Spain's San Fermin Festival
Running with the bulls is a man-icon rite of passage -- that begins at the ironing board. Crisp white pants, white shirt and, the ultimate mancation accoutrement, a silky red sash are your essential items for the life defying, chest thumping half-mile dash that define the annual San Fermin festival in Pamplona, Spain. Running for your life in front of a pack of angry, 1,200-pound bulls is just the type of irresponsible, wild, out of control fun essential for a mancation. On his own mancation, writer and real man Ernest Hemingway ran with the bulls. So can you.
Festival San Fermin & the Encierro
My Run with the Bulls
I look back -- the bulls are much bigger than I imagined -- and I run faster. I feel a rip of panic as I stumble on a runner’s feet in front of me. My red neckerchief falls off. I try to run next to a bull. The bulls, so close, surge at us. I jump over another runner’s back. The bulls thunder past. The barnyard aroma lingers, as does the thumping in my head from excessive adrenaline. The next moment, though, I feel relief and chase after the bulls with the crowd. I’m much braver now. We go past Dead Man’s Corner, the narrow Calle Estafeta, to the Plaza de Toros. It’s over in 3 minutes, 47 seconds.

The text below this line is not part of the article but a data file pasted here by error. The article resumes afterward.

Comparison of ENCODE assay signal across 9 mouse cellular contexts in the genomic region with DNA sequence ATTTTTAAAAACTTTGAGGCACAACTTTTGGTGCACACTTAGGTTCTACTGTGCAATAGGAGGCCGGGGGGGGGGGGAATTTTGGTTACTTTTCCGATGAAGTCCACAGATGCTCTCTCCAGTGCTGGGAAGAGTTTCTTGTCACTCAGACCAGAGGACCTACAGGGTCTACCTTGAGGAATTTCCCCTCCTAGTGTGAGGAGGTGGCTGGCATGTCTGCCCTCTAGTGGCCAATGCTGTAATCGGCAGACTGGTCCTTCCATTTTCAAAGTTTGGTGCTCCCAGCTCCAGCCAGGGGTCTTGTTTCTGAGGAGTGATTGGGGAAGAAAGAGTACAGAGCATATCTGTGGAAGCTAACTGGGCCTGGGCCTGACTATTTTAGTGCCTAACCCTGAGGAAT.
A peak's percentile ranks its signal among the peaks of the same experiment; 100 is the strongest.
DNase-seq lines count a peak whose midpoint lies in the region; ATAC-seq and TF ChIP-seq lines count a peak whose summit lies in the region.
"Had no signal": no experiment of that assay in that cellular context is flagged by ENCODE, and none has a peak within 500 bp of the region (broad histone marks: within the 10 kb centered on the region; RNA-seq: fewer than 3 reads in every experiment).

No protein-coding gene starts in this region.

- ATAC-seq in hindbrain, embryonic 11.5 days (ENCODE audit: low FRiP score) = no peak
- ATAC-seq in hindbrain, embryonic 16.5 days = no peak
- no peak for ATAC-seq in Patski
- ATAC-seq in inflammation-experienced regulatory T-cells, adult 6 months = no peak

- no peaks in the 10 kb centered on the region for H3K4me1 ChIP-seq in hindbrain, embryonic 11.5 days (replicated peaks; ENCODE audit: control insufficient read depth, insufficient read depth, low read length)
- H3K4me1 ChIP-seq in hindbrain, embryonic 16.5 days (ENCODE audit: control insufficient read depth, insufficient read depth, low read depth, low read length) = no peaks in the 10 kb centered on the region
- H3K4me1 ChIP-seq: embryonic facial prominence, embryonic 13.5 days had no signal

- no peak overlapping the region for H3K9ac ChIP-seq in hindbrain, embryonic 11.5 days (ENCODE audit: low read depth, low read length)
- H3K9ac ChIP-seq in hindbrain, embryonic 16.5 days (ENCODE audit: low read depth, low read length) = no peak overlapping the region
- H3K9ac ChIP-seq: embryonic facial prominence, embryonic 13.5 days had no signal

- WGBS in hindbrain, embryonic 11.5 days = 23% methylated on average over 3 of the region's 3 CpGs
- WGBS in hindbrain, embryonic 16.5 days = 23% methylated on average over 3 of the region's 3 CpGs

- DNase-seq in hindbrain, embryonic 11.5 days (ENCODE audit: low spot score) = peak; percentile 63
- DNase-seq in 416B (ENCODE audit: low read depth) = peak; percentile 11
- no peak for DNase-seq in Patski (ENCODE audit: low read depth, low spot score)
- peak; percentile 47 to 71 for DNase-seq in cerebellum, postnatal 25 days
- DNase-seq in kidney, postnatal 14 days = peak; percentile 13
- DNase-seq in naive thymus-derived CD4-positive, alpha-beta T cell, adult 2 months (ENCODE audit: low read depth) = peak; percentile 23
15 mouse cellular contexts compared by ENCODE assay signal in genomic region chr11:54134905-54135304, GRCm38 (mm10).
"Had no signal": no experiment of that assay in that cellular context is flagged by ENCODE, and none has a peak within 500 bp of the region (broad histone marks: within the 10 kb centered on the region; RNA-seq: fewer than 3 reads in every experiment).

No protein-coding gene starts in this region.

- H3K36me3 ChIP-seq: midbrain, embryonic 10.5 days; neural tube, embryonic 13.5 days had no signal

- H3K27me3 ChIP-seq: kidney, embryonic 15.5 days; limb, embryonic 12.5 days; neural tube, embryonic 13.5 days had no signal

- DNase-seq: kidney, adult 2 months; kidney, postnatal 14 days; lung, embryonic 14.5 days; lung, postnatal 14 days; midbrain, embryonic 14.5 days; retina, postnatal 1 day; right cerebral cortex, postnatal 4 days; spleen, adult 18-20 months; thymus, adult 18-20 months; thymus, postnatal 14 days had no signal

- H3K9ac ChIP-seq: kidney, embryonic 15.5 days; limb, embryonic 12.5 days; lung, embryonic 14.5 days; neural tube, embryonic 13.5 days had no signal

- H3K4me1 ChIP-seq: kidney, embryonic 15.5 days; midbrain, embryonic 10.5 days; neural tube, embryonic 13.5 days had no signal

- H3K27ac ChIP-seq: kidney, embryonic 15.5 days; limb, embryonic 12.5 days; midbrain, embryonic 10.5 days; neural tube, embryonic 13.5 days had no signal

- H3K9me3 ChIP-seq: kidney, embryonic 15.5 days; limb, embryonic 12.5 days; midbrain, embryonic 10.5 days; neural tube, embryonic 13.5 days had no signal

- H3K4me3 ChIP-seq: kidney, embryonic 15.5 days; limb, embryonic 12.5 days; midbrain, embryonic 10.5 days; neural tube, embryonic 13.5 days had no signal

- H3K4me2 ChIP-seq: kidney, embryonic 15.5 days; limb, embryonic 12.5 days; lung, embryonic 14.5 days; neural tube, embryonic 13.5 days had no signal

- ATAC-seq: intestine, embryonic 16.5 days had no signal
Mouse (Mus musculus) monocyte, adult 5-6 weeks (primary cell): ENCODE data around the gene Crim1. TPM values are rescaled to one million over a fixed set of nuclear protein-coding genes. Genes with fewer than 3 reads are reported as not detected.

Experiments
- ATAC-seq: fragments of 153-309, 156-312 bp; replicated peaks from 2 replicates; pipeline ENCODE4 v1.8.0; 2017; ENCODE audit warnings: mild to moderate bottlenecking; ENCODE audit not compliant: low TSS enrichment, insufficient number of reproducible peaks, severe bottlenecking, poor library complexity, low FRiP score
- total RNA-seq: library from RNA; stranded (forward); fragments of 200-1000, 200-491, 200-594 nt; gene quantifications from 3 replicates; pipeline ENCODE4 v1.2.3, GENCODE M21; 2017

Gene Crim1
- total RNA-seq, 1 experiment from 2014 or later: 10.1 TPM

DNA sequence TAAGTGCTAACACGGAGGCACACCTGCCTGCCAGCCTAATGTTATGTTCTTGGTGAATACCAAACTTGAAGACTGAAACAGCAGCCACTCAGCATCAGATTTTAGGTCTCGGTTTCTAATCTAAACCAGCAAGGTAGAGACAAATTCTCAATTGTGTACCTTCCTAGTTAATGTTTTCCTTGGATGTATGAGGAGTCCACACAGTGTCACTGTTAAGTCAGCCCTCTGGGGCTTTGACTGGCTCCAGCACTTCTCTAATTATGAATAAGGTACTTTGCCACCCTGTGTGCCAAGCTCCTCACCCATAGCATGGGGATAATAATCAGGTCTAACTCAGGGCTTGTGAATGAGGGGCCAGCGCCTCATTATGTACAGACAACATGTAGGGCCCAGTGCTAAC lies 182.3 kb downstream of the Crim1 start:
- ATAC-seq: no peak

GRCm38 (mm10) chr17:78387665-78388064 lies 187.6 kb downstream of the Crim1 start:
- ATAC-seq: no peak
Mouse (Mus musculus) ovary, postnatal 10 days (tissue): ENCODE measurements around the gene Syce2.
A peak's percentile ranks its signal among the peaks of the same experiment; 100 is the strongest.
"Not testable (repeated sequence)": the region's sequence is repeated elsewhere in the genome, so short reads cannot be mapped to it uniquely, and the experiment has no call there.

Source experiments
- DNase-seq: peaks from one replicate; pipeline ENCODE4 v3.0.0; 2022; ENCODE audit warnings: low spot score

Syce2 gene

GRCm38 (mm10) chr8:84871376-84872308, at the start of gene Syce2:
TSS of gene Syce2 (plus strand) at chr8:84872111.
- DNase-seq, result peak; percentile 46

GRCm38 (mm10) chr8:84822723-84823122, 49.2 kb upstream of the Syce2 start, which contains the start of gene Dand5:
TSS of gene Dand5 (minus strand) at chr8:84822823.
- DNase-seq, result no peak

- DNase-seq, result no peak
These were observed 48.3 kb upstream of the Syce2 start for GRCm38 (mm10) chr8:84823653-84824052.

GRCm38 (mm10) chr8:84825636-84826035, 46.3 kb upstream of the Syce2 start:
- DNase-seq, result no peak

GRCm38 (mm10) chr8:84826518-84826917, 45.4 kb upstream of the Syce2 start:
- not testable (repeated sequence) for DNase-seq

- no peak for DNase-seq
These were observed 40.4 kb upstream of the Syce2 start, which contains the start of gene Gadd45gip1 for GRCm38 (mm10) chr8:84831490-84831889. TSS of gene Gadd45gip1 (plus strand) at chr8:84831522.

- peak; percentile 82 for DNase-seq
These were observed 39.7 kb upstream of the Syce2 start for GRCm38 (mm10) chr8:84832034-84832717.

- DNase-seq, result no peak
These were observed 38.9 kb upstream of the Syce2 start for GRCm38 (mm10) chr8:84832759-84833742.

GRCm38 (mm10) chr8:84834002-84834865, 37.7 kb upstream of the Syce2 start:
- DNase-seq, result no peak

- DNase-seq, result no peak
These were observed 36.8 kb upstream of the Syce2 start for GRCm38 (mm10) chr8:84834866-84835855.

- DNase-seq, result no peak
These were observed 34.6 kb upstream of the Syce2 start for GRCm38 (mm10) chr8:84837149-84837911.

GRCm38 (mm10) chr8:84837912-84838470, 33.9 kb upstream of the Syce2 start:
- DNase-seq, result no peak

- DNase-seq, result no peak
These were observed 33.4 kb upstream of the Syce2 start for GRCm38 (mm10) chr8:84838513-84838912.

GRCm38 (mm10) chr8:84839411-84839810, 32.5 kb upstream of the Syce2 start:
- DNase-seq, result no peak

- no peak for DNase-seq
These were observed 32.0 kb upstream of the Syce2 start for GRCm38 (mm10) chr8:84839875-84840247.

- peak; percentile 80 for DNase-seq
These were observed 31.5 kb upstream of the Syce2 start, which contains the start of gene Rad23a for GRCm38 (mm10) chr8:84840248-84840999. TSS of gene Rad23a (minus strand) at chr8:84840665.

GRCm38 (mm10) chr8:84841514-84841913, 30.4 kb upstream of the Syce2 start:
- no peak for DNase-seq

Post Run Cool Down
Man Sports and Midnight Farewell
Nine days into this non-stop semi-controlled chaos, at midnight on July 14, grab a candle, the final fire of the festival, and light the night with the somber notes of Pobre de Mi, which means “poor me,” the traditional way to end the life-affirming San Fermin festival.